Sadness frightens me- triggers the stress response- fight or flight- and I RUN. I run to something, though I don’t know exactly what it is- I simply run to the future. I run to move the ground beneath my feet. I run because I don’t want to answer for it, I don’t want to explain to them what it is.

And I am not quite certain as to who the ‘them’ I am referring to is.

Maybe ‘them’ is everyone who doesn’t get it, and those who don’t let it go, and those who don’t know, those who know too much.

Terrible Knowledge

-the kind that has a weight; the kind that leaves a scar.

I run back to where it originates, where everything originates in my world.

There is hope and beauty and peace in the absurd.

I have this memory from when I was very very young. So young that when I recall my memories they are just blips and blurs. My brother and I are playing in the backyard, up the hill by the blackberry patch at the edge if the woods. I remember the oak trees and the shape of the hill. The crunch of leaves beneath my feet. I remember the neighbors and their small farm. The old green truck that sat in the garden for so many decades it became part of the plant life. I hear the sound of the call of the wild turkey hens. I can smell the dirt and leaves. The memory is as alive as the little green grass snakes that hang from the trees. And I remember the blackberries. Our game is simply to push each other into the thorns. Our parents scold us. We both win, and neither of us ever win.

And all of it is gone now.

I remember the nightmare I had about Sardis Lake, full of faceless bodies missing their limbs and I remember not wanting to go water skiing because of it.

We played a game we called ‘scientist.’ We would poke at algae with sticks and fling it at the ducks. We roamed the woods in search of the tree with the initials carved into it. It had a mark, a wound left by lovers years before. Scarred. We found the spring that fed the lake- we named it. We saw the cannonball, left there from the war that raged and destroyed deep in the dark cervices of the county, and that still rages to this day. We stumbled upon a very old tombstone, picked it up, and brought it home us.

My best friend and I roamed wild in a forest that to us had no end. We lost our boundaries. We shot a squirrel. As it jumped from branch to branch we chased the poor bastard with a bombardment of .22 bullets. Finally one struck it- right through the head- and it fell 20 or so feet down to us. We killed it. The devil made us do it. We cried. Smeared the blood on our faces. Tied it to a brick and threw the body in the lake.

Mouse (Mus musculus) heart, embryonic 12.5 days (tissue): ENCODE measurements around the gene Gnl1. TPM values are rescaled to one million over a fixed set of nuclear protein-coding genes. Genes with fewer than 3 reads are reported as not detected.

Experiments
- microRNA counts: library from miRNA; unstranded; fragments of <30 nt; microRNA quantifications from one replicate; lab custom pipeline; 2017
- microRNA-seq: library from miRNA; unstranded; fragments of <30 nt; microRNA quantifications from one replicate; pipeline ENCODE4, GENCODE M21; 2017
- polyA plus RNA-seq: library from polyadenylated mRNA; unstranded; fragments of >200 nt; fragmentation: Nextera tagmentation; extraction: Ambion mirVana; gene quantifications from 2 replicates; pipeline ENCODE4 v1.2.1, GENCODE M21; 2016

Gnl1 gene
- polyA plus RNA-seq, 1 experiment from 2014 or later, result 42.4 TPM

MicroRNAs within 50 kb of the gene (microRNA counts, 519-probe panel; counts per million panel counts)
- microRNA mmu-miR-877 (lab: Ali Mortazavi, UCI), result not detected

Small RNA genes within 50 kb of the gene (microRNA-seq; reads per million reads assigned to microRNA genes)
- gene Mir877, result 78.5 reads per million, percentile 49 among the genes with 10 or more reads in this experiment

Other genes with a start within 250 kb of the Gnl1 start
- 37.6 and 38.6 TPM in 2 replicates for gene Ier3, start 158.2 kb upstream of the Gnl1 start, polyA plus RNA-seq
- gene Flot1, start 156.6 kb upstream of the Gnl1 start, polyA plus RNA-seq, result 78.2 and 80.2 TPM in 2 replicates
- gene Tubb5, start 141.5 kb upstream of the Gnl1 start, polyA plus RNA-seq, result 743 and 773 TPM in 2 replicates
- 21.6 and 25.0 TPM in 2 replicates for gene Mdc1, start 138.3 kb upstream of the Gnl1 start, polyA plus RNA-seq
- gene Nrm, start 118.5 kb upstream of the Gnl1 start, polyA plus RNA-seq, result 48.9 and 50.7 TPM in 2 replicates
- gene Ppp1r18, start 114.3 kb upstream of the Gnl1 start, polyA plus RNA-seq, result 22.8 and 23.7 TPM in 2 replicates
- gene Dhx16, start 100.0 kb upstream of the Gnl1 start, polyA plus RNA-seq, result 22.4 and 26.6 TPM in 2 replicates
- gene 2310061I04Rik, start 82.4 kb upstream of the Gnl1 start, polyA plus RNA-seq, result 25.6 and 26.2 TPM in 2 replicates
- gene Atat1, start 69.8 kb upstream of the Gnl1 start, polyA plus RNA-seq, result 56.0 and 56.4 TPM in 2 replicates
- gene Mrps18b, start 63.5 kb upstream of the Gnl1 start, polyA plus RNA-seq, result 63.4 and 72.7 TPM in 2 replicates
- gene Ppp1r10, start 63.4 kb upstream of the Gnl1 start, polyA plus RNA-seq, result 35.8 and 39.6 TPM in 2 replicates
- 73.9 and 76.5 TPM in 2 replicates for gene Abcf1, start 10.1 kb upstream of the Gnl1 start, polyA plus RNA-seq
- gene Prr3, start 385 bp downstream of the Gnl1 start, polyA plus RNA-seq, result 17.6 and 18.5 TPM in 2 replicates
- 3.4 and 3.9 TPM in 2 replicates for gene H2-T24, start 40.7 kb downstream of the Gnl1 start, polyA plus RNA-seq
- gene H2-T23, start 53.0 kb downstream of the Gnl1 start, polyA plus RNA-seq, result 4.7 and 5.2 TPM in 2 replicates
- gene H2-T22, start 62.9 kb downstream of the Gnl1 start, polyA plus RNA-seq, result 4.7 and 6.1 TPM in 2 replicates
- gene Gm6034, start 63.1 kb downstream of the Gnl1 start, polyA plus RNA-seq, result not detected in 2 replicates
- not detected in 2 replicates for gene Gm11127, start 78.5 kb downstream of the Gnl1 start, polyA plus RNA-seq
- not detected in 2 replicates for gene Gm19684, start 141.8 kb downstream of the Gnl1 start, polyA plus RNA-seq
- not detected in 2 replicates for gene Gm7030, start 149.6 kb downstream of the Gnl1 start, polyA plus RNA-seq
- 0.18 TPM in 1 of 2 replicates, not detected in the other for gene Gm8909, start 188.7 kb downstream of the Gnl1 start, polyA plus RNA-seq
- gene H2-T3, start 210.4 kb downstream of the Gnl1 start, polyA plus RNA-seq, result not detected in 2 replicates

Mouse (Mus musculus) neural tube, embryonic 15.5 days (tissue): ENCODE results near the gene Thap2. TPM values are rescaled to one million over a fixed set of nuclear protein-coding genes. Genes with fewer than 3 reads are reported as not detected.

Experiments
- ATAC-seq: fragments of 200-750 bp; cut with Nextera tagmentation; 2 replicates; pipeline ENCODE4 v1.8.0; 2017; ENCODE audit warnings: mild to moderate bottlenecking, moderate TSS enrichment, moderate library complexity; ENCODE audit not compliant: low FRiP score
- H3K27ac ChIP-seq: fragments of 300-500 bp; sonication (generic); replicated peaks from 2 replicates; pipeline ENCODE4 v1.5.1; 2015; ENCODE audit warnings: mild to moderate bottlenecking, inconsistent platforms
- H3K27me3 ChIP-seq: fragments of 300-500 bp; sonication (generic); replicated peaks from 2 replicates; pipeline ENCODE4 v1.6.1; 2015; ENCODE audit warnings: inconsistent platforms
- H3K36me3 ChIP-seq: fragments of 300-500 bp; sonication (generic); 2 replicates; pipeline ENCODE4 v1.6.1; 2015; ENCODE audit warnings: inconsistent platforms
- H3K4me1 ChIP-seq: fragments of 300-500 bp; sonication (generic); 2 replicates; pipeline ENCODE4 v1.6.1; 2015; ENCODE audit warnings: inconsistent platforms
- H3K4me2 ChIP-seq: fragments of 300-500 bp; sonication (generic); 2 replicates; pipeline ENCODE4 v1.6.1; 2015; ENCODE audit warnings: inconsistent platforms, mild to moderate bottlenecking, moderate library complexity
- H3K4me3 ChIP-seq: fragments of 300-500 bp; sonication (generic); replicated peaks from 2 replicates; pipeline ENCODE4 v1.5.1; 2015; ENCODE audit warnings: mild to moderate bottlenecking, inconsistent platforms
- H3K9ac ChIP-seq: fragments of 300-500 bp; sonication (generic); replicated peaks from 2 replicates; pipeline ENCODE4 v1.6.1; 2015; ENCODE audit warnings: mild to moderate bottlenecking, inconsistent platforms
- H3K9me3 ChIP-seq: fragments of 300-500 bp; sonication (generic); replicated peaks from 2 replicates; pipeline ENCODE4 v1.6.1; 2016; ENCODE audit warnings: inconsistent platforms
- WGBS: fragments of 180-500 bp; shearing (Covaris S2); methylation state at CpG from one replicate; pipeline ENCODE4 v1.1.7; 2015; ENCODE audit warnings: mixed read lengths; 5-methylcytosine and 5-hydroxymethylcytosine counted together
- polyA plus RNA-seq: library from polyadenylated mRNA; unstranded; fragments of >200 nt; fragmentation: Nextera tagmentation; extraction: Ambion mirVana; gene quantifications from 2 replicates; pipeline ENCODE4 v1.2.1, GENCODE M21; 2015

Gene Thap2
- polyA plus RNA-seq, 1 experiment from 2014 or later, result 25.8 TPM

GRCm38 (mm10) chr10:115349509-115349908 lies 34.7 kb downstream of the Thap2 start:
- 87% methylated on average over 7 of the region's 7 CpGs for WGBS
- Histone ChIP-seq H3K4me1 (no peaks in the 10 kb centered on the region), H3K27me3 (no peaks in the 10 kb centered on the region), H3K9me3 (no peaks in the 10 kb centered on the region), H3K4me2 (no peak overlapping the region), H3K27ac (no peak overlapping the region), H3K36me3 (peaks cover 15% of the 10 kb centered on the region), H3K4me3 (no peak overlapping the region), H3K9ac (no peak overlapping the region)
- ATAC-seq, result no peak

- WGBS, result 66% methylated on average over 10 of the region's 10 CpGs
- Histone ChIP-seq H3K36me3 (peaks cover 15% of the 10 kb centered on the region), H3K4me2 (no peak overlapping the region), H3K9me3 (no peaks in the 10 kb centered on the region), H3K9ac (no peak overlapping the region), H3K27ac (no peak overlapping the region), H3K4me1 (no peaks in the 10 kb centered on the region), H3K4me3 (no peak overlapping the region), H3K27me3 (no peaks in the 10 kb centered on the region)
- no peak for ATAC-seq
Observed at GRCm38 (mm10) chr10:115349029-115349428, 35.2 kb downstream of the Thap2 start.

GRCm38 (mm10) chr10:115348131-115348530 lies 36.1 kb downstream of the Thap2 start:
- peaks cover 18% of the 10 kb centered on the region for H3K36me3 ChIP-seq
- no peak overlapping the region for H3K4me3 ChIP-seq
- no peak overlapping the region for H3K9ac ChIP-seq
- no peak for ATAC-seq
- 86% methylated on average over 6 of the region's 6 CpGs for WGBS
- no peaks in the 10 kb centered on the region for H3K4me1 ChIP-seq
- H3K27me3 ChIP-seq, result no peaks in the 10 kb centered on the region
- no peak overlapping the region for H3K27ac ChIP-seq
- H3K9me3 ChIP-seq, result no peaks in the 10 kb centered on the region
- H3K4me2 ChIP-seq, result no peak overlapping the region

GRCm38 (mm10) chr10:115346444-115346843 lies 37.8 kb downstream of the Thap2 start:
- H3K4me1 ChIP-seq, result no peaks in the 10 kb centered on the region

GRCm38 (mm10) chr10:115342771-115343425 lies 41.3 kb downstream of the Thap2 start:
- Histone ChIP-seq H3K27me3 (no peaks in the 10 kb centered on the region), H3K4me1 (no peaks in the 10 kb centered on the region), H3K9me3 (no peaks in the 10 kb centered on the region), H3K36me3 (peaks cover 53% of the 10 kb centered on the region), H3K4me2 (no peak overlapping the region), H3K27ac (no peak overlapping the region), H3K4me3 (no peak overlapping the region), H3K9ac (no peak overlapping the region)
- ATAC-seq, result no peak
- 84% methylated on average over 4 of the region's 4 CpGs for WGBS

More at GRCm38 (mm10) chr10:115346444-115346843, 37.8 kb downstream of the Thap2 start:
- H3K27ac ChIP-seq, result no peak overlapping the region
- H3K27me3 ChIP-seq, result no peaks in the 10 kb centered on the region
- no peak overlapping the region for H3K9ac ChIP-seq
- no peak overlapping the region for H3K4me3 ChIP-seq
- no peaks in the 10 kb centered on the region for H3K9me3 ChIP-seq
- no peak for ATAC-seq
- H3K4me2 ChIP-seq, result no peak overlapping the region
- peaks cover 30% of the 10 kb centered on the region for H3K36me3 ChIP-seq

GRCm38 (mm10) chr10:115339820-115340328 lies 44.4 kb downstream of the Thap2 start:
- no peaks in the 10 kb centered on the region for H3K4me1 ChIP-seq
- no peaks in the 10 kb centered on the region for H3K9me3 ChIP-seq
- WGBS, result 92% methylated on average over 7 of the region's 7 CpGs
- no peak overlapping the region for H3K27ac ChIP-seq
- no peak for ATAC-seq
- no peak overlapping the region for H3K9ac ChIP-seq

I remember the home movies we would make at the creepy old ice house. And how we would dare each other enter Faulkner’s woods or walk around Rowan Oak on the darkest, moonless nights.

How Ole Miss was nearly indistinguishable from the town itself.

“Meet me on the Square” 

Ice cream on the Square Books balcony and wasting time at As Seen on TV. Even the old Purvis’ pool hall, where children weren’t really allowed but we dared to go anyhow.

Living in a tornado alley and the familiarity of climbing into the tub and leaning an old mattress against the tiles, listening to the rain and thunder outside. And the the sight of the pottery manufacturing factory that Floyd and the other cats came from after it was leveled by a storm.

“We’ll be at the Grove”

I visit the plot of earth, next to my father’s, where I will spend my physical eternity when the time comes.  I will share my rest with many great men- my father, William Faulkner, the yellow fever deaths, past classmates, accomplished professors, and lauded statesmen. All gone now.

A comfort in the insanity. Acceptance in the inevitable.

And time slows down. A year happens each day I am at home- my Southern home- and when I return to my reality time has skipped ahead and things are different. It is my time machine. My reality check.

I’m lucky to come from such a place, to know the deep sadness and heavy air that hangs optimistically over the deep south. And it puts my own sadness into perspective because no matter how many times I see someone off to St. Peter’s, my sorrow is minuscule compared to the suffering and pain and loneliness that Oxford- that Mississippi- has known. I am insignificant in the story of the South.

And it is not a defeat to be sad. Just an observation. And it is not cured by these visits. Simply acknowledged. A celebration of the macabre.

A habit I cannot shake.

Perhaps when I am sad I go to the place that I associate with sadness. Sometimes I am too tired- and that underlying southern sadness is just all that I have left. And I think I want that more than nothing. Because to let my southern sadness go, to forget the great albatross that has anchored me thus far, would be to belittle it’s value to me all those years. To let it go and move on and forget about the place underneath the kitsch and development would be saying that there was nothing there worth remembering. And the nothing is scary and empty and sad. It is a cycle that cannot be broken. And to leave it and let it go entirely feels like a betrayal of how much I once felt for my woods and lakes, and how those places enveloped me, and what my kudzu covered jungle meant to me as I formed the shape I take now.

But sadness is not all. It can’t be. There has to be a balance.

If we loved once then we can love again.

The joy and thrill of beginning life still exists there alongside it. It is found on Bramlett hill. The innocence and awe of the world. The kind that wears off as we learn to weather the storm. With every break and every hurt is the reminder that I am still alive, that the deepest cuts heal and the gnarliest wounds mend up. Our scars are our maps.

I see the town as I remember it- I get lost now with the new roads and the new place- but the old Oxford is still there, underneath, lurking. You cannot kill a ghost.

And I am not sad I left. But there is always a sense of longing that I feel when I am away. I guess it is easier for me to preserve the memory from a distance.

But when I am sad I return to my home.